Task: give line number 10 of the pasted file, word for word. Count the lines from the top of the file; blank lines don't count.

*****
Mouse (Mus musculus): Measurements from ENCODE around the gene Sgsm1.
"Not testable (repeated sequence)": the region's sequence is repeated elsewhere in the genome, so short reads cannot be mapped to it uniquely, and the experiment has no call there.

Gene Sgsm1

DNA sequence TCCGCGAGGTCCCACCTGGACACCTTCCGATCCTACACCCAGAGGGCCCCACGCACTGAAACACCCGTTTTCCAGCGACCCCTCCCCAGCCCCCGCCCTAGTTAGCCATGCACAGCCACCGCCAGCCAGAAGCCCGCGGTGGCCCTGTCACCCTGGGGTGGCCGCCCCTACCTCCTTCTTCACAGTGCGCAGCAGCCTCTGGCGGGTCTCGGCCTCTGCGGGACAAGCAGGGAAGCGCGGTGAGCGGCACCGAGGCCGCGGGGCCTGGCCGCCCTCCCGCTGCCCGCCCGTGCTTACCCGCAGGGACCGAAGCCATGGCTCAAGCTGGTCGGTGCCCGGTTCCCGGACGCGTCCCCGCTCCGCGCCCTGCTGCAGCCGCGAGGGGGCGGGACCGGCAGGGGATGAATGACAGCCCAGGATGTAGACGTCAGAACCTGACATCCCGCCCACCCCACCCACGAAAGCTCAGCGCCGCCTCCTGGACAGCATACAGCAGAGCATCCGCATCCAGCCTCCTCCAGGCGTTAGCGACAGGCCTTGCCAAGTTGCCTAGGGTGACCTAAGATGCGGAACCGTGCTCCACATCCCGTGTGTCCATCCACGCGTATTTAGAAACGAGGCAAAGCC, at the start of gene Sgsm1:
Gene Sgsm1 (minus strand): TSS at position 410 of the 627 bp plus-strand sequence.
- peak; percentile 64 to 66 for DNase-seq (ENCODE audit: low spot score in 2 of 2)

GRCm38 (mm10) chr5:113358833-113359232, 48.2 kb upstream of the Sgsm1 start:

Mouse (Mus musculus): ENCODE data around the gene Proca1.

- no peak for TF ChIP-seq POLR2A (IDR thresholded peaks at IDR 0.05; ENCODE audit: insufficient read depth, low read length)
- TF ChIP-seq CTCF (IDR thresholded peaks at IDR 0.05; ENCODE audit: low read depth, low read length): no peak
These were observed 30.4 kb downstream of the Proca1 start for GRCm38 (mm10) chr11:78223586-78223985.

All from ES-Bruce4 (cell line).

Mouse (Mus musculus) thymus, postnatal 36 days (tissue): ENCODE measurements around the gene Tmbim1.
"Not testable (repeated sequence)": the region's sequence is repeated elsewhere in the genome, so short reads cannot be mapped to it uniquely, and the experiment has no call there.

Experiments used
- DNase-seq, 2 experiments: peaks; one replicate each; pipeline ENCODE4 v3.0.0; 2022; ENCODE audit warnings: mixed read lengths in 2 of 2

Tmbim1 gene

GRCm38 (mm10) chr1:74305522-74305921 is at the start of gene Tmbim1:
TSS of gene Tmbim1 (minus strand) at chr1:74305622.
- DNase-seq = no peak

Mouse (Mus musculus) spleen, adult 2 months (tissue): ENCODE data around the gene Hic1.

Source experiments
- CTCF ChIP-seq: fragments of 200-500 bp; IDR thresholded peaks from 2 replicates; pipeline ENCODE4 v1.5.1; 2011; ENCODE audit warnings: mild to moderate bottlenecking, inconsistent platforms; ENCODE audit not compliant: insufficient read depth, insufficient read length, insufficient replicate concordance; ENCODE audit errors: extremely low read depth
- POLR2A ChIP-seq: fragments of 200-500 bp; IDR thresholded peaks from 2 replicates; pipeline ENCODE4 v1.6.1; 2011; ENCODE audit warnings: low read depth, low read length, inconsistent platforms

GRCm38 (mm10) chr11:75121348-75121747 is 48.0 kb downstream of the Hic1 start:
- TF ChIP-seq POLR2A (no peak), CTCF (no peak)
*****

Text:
- TF ChIP-seq CTCF (IDR thresholded peaks at IDR 0.05; ENCODE audit: low read depth, low read length): no peak